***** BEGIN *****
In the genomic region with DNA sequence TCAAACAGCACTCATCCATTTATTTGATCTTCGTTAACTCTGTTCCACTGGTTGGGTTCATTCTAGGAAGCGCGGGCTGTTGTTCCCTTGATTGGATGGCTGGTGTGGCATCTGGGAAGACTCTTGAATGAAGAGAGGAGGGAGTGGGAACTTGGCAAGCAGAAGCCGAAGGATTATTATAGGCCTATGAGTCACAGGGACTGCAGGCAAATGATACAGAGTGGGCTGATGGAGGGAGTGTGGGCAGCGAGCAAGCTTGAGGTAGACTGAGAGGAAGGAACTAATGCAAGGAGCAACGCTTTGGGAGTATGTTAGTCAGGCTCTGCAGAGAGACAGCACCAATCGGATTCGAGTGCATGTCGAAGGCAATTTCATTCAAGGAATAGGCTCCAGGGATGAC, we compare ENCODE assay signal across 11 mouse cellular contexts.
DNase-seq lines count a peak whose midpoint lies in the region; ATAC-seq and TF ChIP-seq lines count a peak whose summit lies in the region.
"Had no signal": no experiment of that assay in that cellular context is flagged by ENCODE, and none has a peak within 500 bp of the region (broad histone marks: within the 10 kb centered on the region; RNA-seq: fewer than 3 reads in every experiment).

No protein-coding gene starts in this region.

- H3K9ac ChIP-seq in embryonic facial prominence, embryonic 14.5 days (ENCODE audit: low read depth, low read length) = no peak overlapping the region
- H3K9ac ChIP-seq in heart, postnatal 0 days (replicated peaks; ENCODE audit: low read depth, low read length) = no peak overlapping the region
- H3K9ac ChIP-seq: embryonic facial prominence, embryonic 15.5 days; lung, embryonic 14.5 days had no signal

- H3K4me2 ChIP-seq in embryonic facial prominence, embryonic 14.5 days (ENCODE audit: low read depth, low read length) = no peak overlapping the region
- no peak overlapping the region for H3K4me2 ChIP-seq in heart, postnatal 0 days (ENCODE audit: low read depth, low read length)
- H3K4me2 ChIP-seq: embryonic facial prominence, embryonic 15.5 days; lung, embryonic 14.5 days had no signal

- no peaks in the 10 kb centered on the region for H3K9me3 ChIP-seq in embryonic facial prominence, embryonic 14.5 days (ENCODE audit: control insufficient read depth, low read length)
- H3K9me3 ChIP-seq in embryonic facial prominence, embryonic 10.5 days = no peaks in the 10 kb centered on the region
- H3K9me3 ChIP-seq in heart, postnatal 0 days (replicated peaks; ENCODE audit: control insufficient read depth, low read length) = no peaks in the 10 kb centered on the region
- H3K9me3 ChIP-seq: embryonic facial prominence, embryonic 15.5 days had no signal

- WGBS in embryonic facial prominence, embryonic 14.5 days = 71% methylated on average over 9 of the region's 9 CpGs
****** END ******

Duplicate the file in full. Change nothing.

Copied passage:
In the genomic region with DNA sequence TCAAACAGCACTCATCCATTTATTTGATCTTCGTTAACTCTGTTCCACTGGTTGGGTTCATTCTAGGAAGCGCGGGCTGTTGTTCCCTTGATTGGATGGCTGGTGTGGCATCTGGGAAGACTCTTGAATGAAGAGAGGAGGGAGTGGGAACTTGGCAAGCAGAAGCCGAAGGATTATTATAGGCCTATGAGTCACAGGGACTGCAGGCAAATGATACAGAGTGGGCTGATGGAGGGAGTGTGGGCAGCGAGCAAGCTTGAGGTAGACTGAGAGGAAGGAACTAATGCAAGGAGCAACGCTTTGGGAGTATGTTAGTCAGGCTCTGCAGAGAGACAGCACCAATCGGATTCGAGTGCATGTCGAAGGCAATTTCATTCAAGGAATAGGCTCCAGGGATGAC, we compare ENCODE assay signal across 11 mouse cellular contexts.
DNase-seq lines count a peak whose midpoint lies in the region; ATAC-seq and TF ChIP-seq lines count a peak whose summit lies in the region.
"Had no signal": no experiment of that assay in that cellular context is flagged by ENCODE, and none has a peak within 500 bp of the region (broad histone marks: within the 10 kb centered on the region; RNA-seq: fewer than 3 reads in every experiment).

No protein-coding gene starts in this region.

- H3K9ac ChIP-seq in embryonic facial prominence, embryonic 14.5 days (ENCODE audit: low read depth, low read length) = no peak overlapping the region
- H3K9ac ChIP-seq in heart, postnatal 0 days (replicated peaks; ENCODE audit: low read depth, low read length) = no peak overlapping the region
- H3K9ac ChIP-seq: embryonic facial prominence, embryonic 15.5 days; lung, embryonic 14.5 days had no signal

- H3K4me2 ChIP-seq in embryonic facial prominence, embryonic 14.5 days (ENCODE audit: low read depth, low read length) = no peak overlapping the region
- no peak overlapping the region for H3K4me2 ChIP-seq in heart, postnatal 0 days (ENCODE audit: low read depth, low read length)
- H3K4me2 ChIP-seq: embryonic facial prominence, embryonic 15.5 days; lung, embryonic 14.5 days had no signal

- no peaks in the 10 kb centered on the region for H3K9me3 ChIP-seq in embryonic facial prominence, embryonic 14.5 days (ENCODE audit: control insufficient read depth, low read length)
- H3K9me3 ChIP-seq in embryonic facial prominence, embryonic 10.5 days = no peaks in the 10 kb centered on the region
- H3K9me3 ChIP-seq in heart, postnatal 0 days (replicated peaks; ENCODE audit: control insufficient read depth, low read length) = no peaks in the 10 kb centered on the region
- H3K9me3 ChIP-seq: embryonic facial prominence, embryonic 15.5 days had no signal

- WGBS in embryonic facial prominence, embryonic 14.5 days = 71% methylated on average over 9 of the region's 9 CpGs